Under UNDRIP, the right to preserve, promote and develop languages is enshrined in Article 16 (1). The right to practice cultural traditions, which includes respect for sacred sites and ceremonial objects, is enshrined in Article 12. The right to attain education in their language and cultural knowledge is enshrined in Article 14 (1) & Article 15 (1). The right to be availed special provisions in education is enshrined in Article 23.
The above-mentioned cultural and educational rights are provided by the provisions of law discussed herein:
1. Provisions regarding linguistic rights: Major tribal languages such as Santhali and Bodo have been included in the Eighth Schedule as scheduled languages.
2. Provisions regarding reservation of seats in educational institutions: The Central Educational Institutions (Reservation in Admission) Act reserves 7.5.% of the seats for Scheduled Tribes in central government-funded institutions. The right to reservation in educational institutions is for the purpose of educational uplift of scheduled tribes.
3. Article 371A and Article 371G of the Indian Constitution: These provide special cultural rights to the scheduled tribes of Nagaland and Mizoram. The said articles prevent the Parliament of India to enact any laws pertaining to the religious, cultural and customary laws of the Naga and Mizo peoples.
RIGHT TO LIFE AND LIBERTY
Article 7 of the UNDRIP provides the right to life and liberty for indigenous people and protection from offences against it. Scheduled Tribes are often the victims of social stigma and exclusion. To this effect, Scheduled Castes and Scheduled Tribes (Prevention of Atrocities Act), 1989 was promulgated. Some of the notable offences under this Act are as follows:
1. It forbids anyone who forces a member of the scheduled tribe to consume obnoxious substances.
2. It forbids anyone who derogates human dignity of a member of the scheduled tribe.
3. It forbids anyone to lodge false complaints against members of scheduled tribes, and / or deny them access to public utilities like wells.
CHALLENGES FACED IN SECURING RIGHTS
1. Challenges in securing forest rights: The major challenge in securing forest rights is lack of protection against deforestation. Since the Central Government has the authority to divert forest lands towards developmental projects, the area of land vested with community rights decreases. This makes sustenance based on forest resources even more difficult.
2. Challenges in securing land rights: While many states have enacted legislations to protect tribal land by making the Gram Sabha of the tribal village as the nodal agency states like Maharashtra for example have until recently allowedthe transfer of tribal to non-tribal land with the permission of District Collector. This undermines the land rights of tribals since Gram Sabhas of tribal villages are representative bodies of tribals acting as custodians of tribal land.
3. Challenges in securing linguistic and educational rights: Only a few tribal languages are recognised at the federal and the state level. Hence, many tribal children are not able to receive instruction in their respective mother tongue. Therefore, this is a negation of linguistic rights.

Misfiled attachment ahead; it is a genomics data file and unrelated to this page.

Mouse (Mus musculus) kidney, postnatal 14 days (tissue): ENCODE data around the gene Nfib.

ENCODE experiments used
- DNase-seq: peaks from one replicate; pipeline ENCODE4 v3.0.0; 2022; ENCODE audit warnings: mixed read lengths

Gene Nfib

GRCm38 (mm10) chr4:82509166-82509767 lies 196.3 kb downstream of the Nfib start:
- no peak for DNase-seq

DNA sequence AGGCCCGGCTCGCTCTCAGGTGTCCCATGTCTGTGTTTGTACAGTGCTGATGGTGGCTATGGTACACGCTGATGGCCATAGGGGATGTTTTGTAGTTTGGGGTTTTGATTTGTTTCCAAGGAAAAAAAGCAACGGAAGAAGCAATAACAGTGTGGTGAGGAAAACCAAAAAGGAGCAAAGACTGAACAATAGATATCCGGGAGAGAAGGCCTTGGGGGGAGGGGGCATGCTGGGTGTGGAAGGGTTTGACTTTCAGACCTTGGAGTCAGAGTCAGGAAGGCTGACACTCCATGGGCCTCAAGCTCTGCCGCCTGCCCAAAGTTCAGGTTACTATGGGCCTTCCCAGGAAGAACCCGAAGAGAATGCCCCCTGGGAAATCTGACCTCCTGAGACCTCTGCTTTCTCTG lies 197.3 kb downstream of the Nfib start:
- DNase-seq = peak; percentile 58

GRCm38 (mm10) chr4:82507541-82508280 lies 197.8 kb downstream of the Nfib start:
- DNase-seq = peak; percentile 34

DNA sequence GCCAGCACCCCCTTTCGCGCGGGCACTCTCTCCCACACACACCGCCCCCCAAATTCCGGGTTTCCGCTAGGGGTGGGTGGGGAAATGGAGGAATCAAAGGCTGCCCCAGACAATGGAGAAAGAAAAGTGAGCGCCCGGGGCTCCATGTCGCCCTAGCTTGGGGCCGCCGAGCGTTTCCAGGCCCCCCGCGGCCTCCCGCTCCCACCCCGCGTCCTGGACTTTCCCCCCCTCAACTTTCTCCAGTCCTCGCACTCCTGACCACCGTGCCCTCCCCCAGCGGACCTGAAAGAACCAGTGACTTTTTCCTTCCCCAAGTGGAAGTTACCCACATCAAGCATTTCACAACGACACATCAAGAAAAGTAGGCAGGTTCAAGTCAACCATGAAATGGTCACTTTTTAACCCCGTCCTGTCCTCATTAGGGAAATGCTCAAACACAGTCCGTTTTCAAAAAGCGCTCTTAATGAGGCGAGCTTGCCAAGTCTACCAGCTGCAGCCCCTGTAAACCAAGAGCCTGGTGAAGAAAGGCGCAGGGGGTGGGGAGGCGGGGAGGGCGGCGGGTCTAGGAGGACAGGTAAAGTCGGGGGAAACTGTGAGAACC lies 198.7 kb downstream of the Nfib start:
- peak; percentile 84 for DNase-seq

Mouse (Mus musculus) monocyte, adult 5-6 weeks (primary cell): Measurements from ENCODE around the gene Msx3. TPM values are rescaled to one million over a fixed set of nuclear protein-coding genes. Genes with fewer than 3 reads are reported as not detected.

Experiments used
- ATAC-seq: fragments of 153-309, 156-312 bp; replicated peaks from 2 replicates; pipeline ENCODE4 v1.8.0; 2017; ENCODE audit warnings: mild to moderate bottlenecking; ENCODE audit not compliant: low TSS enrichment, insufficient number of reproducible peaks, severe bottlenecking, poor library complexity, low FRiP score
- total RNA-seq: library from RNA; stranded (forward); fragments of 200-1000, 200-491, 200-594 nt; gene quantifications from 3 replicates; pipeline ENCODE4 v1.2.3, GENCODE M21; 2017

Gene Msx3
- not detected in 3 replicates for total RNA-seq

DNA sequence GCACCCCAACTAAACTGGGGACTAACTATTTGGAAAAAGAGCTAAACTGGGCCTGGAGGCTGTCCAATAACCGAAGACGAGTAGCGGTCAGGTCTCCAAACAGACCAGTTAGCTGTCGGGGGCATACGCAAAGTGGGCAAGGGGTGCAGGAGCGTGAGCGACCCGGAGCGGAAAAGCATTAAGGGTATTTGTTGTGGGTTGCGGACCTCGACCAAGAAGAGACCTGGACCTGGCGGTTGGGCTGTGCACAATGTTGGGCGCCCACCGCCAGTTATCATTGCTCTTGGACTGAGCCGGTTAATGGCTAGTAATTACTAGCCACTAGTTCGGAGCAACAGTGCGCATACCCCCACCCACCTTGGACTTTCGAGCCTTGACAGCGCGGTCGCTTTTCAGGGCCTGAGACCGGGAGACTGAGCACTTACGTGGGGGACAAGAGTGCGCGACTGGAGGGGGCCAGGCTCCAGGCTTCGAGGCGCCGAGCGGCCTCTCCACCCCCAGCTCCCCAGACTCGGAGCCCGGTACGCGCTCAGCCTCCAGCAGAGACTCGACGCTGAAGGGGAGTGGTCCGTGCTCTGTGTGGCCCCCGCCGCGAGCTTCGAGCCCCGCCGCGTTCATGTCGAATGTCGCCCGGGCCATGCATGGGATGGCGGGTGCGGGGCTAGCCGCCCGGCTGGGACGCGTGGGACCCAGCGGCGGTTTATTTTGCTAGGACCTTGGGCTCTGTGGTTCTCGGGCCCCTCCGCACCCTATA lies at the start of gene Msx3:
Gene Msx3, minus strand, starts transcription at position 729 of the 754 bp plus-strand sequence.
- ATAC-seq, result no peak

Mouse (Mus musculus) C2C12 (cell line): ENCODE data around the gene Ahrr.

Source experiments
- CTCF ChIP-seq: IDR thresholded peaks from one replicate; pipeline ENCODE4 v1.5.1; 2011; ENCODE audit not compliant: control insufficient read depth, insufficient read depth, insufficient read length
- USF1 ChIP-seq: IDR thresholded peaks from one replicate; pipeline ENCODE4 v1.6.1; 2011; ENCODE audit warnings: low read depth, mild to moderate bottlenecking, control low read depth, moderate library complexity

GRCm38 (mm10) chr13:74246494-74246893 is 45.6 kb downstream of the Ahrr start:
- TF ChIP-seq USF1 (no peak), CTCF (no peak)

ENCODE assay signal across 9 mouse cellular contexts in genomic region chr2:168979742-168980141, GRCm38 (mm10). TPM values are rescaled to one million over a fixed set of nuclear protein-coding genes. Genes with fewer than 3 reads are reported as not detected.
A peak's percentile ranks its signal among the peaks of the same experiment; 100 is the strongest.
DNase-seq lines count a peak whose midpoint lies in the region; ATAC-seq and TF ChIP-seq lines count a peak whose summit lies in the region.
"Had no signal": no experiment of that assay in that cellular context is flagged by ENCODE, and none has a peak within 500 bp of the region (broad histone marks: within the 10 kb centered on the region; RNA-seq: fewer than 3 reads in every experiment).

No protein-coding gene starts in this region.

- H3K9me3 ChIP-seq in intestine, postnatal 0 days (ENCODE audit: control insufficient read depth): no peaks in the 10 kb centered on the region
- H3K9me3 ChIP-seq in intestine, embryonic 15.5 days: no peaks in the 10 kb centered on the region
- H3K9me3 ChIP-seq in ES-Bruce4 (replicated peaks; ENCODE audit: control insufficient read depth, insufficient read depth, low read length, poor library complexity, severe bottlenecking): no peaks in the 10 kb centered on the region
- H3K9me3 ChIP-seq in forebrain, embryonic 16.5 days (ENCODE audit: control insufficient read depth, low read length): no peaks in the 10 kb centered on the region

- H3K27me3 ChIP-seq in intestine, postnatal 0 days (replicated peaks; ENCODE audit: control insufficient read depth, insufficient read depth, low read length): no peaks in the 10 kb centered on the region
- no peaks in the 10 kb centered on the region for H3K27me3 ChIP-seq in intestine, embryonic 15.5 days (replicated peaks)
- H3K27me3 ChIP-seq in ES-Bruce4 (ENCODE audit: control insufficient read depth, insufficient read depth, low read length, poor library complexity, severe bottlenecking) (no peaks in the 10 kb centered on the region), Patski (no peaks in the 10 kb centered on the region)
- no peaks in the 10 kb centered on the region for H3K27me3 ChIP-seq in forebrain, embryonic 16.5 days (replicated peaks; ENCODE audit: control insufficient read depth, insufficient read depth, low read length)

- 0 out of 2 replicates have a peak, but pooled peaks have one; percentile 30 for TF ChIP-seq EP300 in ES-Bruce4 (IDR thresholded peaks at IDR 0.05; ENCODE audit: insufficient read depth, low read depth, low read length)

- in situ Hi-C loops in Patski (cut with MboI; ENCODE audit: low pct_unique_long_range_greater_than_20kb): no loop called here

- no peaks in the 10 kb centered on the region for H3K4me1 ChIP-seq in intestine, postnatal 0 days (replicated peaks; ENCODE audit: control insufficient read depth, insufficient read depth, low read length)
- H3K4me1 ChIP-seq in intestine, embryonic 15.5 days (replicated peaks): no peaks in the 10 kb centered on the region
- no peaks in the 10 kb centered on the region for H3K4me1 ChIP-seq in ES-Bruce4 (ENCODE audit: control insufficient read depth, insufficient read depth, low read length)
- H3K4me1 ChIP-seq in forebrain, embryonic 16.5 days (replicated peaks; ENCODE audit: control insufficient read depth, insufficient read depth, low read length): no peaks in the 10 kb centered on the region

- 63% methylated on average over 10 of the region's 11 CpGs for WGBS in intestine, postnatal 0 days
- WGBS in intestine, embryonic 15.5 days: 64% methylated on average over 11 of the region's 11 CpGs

Despite a robust scheme of rights available to the Scheduled Tribes, its implementation has faltered and has failed to uplift them. The per capita income of the Scheduled Tribes is 34% of the national average. They constitute 45% of the poorest people in India as per NFHS survey. With respect to conviction of crimes against scheduled tribes under the 1989 Act, the national-level charge-sheeting rate is 29.6%, which is much lower than the all-India rate of 87.5%. They constitute about 55% of the displaced persons due to development projects despite protections enshrined in FRA. They, along with the Scheduled Castes, are under-represented in government and education.
In certain cases, though, their rights have been successfully protected. The Supreme Court of India has from time-to-time protected tribal lands from predatory mining companies, as exemplified in Samatha v. Andhra Pradesh and the ‘Niyamgiri’ case. It has also protected forest lands of primitive and vulnerable tribal groups from predatory tourism in the Andaman Islands. Linguistic and cultural rights have also been catered to.For instance, the Odisha government has undertaken research to introduce tribal languages in mainstream education.
The New Zealand model, in this regard, has come up with a successful model of tribal rights implementation – aspects of which can be incorporated in India. For example, it has set up the Waitangi Tribunal which provides monetary compensation to historical losses suffered by Maori tribes due to the violations of traditional land rights as guaranteed under the Treaty of Waitangi. This has, in turn, created a powerful Maori economy. Another novel feature is the Race Relations Act, 1971 which provides for a Race Relations Conciliator. Its function is to promote “positive race relations”. Therefore, the New Zealand model could be implemented in India to provide economic empowerment to tribals and facilitate dialogue between tribals and non-tribals on tribal issues.
India’s Scheduled Tribes have been vested with a robust scheme of rights which provides safeguards to almost all aspects of tribal society. Its strength lies in the fact that it is rooted in substantive equality rather than formal equality. However, unless the implementation is further strengthened, the fruits of these rights will continue to elude its intended beneficiaries.